Home Security Camera

Home Security Camera – Do You Need One?

When planning a security system for your dwelling, you’re likely wondering if a home security camera is for you. While anti-theft is what most comes to mind when we think of video surveillance, there are plenty of other uses for home security cameras including: baby monitoring, elderly monitoring, worker monitoring (like when you have remodeling done in your home), front door monitoring, wildlife monitoring (yes, those naughty racoons), capturing your domestic animals’ covert antics, and more.

If you’ve been thinking about adding a home security camera to your home, there are lots of options, from wireless, to wired, to do-it-yourself systems, to fully-monitored systems. We’ve compiled a little bit of information to help you be an educated shopper. Do you need a landline to have a home security camera? No. Most home security companies are gearing systems towards the modern, digital lifestyle. Wi-Fi is the new standard and cellphone apps allow remote monitoring, which is a huge improvement over antiquated security systems. You can even integrate Alexa into many systems.

Do home security cameras prevent theft?

A visible camera might be a deterrent, provided it isn’t easily disabled (think large camera high off the ground), but other security labels and markers would definitely deter some thiefs. Most burglars aren’t going to steal in their own neighborhood and some don’t care if they are filmed (and will conceal their faces). That said, if you are broken into, having a video can help identify and prosecute a burglar. Initially, it’s most important to get a basic motion-detector-type system installed as a foundation for your security plan.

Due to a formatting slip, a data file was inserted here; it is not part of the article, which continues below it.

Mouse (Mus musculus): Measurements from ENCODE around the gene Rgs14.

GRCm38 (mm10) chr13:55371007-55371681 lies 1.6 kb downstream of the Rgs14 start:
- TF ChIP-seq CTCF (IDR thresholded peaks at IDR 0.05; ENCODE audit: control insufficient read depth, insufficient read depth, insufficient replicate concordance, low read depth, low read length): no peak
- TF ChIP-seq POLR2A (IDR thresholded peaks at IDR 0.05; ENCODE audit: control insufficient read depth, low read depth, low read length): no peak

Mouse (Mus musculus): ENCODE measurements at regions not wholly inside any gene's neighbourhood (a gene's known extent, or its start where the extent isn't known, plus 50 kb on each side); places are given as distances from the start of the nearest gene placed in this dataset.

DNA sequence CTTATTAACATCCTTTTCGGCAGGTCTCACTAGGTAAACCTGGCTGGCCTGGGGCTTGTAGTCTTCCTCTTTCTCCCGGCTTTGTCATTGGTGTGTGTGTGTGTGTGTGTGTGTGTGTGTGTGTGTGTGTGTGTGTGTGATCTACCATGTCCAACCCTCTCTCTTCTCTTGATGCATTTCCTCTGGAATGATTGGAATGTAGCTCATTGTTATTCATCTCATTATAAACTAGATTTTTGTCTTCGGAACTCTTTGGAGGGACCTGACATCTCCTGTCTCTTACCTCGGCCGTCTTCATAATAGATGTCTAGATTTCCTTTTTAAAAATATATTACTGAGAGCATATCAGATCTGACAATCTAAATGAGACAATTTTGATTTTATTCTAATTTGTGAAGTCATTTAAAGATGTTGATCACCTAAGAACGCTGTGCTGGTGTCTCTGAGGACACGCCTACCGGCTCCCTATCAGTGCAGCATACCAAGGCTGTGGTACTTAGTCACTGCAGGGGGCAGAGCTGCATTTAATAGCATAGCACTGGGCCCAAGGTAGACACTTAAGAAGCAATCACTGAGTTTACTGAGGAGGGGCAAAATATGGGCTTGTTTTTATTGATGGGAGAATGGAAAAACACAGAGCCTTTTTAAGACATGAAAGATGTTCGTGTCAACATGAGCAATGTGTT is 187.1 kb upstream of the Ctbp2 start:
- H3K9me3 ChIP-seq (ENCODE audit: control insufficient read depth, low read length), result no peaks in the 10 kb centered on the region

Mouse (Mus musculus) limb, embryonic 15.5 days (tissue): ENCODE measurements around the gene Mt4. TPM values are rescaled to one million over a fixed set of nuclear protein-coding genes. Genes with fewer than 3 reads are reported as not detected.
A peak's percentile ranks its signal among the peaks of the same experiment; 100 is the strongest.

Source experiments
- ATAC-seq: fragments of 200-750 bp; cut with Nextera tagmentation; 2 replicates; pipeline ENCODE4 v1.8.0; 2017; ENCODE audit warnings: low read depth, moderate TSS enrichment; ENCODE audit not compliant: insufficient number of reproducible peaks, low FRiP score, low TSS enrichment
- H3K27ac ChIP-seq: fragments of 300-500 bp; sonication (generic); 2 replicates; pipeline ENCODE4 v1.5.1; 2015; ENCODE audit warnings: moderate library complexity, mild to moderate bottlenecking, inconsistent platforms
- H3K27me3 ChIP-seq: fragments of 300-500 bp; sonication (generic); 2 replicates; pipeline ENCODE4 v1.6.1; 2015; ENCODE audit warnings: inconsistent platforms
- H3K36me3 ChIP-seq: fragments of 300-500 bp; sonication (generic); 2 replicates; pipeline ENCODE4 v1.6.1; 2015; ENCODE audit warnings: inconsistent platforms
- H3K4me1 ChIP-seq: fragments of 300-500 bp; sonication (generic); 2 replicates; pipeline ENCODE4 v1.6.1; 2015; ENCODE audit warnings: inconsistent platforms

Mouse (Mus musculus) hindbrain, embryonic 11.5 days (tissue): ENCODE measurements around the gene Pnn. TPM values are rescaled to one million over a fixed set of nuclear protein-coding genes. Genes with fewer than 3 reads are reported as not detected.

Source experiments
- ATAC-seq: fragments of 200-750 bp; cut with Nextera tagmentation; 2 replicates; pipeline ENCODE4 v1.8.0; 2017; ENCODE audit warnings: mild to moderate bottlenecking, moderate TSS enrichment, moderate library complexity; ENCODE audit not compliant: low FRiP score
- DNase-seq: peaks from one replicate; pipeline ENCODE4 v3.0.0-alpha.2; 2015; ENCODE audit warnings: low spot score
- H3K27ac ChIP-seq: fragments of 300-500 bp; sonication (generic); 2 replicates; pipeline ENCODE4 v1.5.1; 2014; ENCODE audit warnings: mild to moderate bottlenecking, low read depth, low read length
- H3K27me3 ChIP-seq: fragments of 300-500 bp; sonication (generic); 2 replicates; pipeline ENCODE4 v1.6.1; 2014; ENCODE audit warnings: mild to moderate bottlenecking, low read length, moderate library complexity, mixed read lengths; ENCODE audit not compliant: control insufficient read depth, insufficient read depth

Note that there are other reasons for security cameras (in addition to theft) including monitoring for certain types of activities. Many people opt for a security camera if they are repeated victims of break-ins and/or suspect the same culprit is responsible.

Do home security cameras really help capture criminals?

When home security cameras capture license plates, facial features, and other identifying details, yes, they can help capture criminals. Also, we’ve all seen crime footage played on social media…

What should I look for in an outdoor home security camera?

  • Night vision.
  • Thermal protection and weather resistance (especially if you live in a cold climate).
  • High video resolution.
  • Easy playback to device(s).
  • Secured Wi-Fi enabled (if you have Wi-Fi).
  • Appropriate lens for coverage (wide angle if you want a lot of coverage).
  • Live viewing (and multiple views if you have multiple cameras).
  • Small footprint and discreet installation.
  • Ease of operation (set up and software configuration).
  • Recordable and savable video clips.
  • Customizable alerts.

What should I look for in an indoor home security camera?

  • Night vision.
  • High video resolution with a ratio that works for your playback device.
  • Easy playback to device(s).
  • Secured Wi-Fi enabled (if you have Wi-Fi).
  • Customizable alerts.
  • Appropriate lens for coverage (multiple sensors and/or wide angle if you want a lot of coverage).